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The U.S., the only nation in the Organization for Economic Cooperation and Development that taxes citizens wherever they reside, is searching for tax cheats in offshore centers, including Switzerland, as the government tries to curb the budget deficit. Shunned by Swiss and German banks and facing tougher asset-disclosure rules under the Foreign Account Tax Compliance Act, more of the estimated 6 million Americans living overseas are weighing the cost of holding a U.S. passport.
Expatriates giving up their nationality at U.S. embassies climbed to 1,131 in the three months through June from 189 in the year-earlier period, according to Federal Register figures published today. That brought the first-half total to 1,810 compared with 235 for the whole of 2008.
“The United States wishes to ensure that all income earned worldwide by U.S. taxpayers on accounts held abroad can be taxed by the United States,” the Swiss government said on April 10.
“With increased U.S. tax reporting, U.S. accounting costs alone are around $2,000 per year for a U.S. citizen residing abroad,” the tax lawyer said. “Adding factors, such as difficulty in finding a bank to accept a U.S. citizen as a client, it is difficult to justify keeping the U.S. citizenship for those who reside permanently abroad.”
Originally posted by crazyewok
Also germanys great, got a strong economy with strong manufactureing industry and its pretty good debt wise as its the lender rather than the borrower.
Originally posted by tyfon
reply to post by teachtaire
I live in Norway.
The minimum wage is quite high, but there are a lot of taxes. You get something else in return than war though.
Murders are scarce and the police don't carry guns. They are stored sealed in the trunk, and they need to radio HQ for permission to use them.
The social atmosphere is very liberal.There are cases of racism and we had the terrorist two years ago. However it's not nearly on the scale of the US for example.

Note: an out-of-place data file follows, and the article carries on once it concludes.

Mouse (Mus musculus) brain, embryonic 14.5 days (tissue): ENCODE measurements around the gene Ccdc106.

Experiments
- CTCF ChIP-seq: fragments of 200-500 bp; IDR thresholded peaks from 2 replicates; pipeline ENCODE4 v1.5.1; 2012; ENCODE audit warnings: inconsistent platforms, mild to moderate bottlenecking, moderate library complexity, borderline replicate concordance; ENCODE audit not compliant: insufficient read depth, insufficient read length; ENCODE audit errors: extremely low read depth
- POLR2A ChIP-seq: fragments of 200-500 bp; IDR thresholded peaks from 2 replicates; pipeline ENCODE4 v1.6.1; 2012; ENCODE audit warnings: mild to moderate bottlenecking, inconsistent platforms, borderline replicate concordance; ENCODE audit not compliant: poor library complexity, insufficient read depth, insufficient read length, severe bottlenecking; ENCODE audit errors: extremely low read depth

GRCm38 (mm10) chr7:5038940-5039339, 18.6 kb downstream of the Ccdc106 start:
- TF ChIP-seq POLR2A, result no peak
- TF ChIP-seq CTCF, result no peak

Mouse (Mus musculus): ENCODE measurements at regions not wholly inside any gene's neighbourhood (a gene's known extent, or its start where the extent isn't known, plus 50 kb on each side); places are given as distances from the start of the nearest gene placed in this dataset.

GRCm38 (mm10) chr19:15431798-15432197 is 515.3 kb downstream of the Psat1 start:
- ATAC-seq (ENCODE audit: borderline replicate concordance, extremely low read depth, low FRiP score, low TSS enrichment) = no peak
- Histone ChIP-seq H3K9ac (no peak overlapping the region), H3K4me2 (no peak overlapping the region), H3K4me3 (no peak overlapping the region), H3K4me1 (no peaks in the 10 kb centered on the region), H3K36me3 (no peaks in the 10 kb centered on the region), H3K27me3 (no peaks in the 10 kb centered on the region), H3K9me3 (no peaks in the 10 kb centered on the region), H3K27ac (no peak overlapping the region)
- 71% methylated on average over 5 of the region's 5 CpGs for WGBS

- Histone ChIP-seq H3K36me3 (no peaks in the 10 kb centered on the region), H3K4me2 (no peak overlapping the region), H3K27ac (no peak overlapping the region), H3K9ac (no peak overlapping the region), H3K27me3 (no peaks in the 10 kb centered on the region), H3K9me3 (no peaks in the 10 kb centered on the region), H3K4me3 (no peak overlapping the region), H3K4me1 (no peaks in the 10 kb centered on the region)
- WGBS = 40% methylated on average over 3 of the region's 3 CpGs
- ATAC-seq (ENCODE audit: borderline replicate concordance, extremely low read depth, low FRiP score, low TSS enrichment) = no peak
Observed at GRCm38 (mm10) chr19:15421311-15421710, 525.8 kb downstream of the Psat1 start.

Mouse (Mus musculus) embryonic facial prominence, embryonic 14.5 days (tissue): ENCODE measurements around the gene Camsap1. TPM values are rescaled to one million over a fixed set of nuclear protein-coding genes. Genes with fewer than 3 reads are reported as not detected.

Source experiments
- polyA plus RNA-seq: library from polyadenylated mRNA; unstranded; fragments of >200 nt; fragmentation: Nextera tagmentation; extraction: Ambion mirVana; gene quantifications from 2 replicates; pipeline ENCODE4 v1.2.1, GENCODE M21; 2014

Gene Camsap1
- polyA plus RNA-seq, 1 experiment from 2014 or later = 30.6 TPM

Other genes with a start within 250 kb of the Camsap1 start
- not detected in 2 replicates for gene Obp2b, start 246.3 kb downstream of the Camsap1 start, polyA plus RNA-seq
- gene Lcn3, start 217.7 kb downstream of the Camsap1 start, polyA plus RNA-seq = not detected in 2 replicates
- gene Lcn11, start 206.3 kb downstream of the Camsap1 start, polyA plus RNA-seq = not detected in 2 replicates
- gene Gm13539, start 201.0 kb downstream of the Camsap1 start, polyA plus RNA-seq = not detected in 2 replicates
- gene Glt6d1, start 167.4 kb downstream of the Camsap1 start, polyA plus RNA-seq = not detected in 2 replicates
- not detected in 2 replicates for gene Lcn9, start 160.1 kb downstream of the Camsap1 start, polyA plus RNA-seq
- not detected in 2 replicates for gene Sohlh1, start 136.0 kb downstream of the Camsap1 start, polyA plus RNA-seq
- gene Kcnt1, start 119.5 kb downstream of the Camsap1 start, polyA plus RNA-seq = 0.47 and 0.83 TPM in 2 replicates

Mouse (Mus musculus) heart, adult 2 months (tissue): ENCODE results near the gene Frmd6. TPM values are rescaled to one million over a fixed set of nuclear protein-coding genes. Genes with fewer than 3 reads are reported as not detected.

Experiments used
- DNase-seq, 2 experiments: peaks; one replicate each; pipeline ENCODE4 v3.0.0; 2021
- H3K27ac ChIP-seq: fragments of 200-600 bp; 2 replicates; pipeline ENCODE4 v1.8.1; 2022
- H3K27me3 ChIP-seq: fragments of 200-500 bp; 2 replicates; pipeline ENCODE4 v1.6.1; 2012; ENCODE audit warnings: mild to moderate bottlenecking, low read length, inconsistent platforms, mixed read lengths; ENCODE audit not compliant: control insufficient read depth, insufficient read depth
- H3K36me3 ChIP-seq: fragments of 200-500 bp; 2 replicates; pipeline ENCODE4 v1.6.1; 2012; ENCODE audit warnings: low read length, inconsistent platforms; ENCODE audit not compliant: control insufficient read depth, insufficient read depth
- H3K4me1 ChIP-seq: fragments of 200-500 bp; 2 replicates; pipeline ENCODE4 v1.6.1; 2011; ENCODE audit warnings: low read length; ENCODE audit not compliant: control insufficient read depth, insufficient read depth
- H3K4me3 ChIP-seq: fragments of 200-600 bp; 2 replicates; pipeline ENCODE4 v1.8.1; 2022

Almost everyone speak English to some degree, most good. This is a mandatory language that is thought from the age of 10.
The social mobility is quite low, but there is a massive government apparatus and workers union. Hopefully the new government will rectify some of this. Despite this abundance of bureaucracy, the state has about $500 billion in a sovereign fun and keeps pumping into it due to the oil.
The social security net is very expansive. You can't really go poor here.
Medical expenses are usually limited to about $150 a year in deductibles, after that it's completely free.
The average wage is about $80000 of which you would need to pay about $25000 in taxes.
Some items like gas and alcohol are taxed more than the usual 25% VAT.
But everyone enjoy 100% paid sick leave, 5 weeks vacation + numerous other holidays, security if you become disabled or unable to work.
If you give birth, the mother and father have 10 months combined 100% paid leave to take care of the newborn.
Housing prices vary depending on where you want to live.
A 100 square meter apartment could cost anything from $1.000.000 to $150.000 depending on location.
All in all. Life is quite good here. It's not perfect. A lot of things can change for the better, but I feel that we are better off than quite a few others.
And if we manage to get a change in government this autumn the worker immigration laws will probably be relaxed.
Originally posted by crazyewok
reply to post by Rodinus
I have been to a number of places in northen France. And although paris is ok I have not been impressed with the rest o it. My biggest complaint is the toliet and sanitation faclitys. Public Toliets in France are to be frank 3rd world. Hell in one village I went too had a open sewer system The village stank like crap and the people there did not seem to even care like it was normal. If a rich 1st world country cant get its hygenine up to 1st world standard I dont want to live there. And Spain is just as bad too.
I find a countrys toliet facilitys tell alot about a countryedit on 10-8-2013 by crazyewok because: (no reason given)
Originally posted by AllInMyHead
You should also be aware that you can't just "move" to most other countries unless 1. You have an in-demand skill set (computer programmer, physical therapist etc), 2. Have enough money to be self supporting (i.e. adequate retirement income) 3. You are starting a business based in that country 4. You are marrying someone in that country. 5. Some countries have age restrictions for immigrants.
Even Mexico won't take Americans and have a long list of restrictions. If you plan to live there you must return to the States every six months to renew your Visa. And if you are able to get permanent resident status or citizenship (highly unlikely) you still can't vote or truly own your property.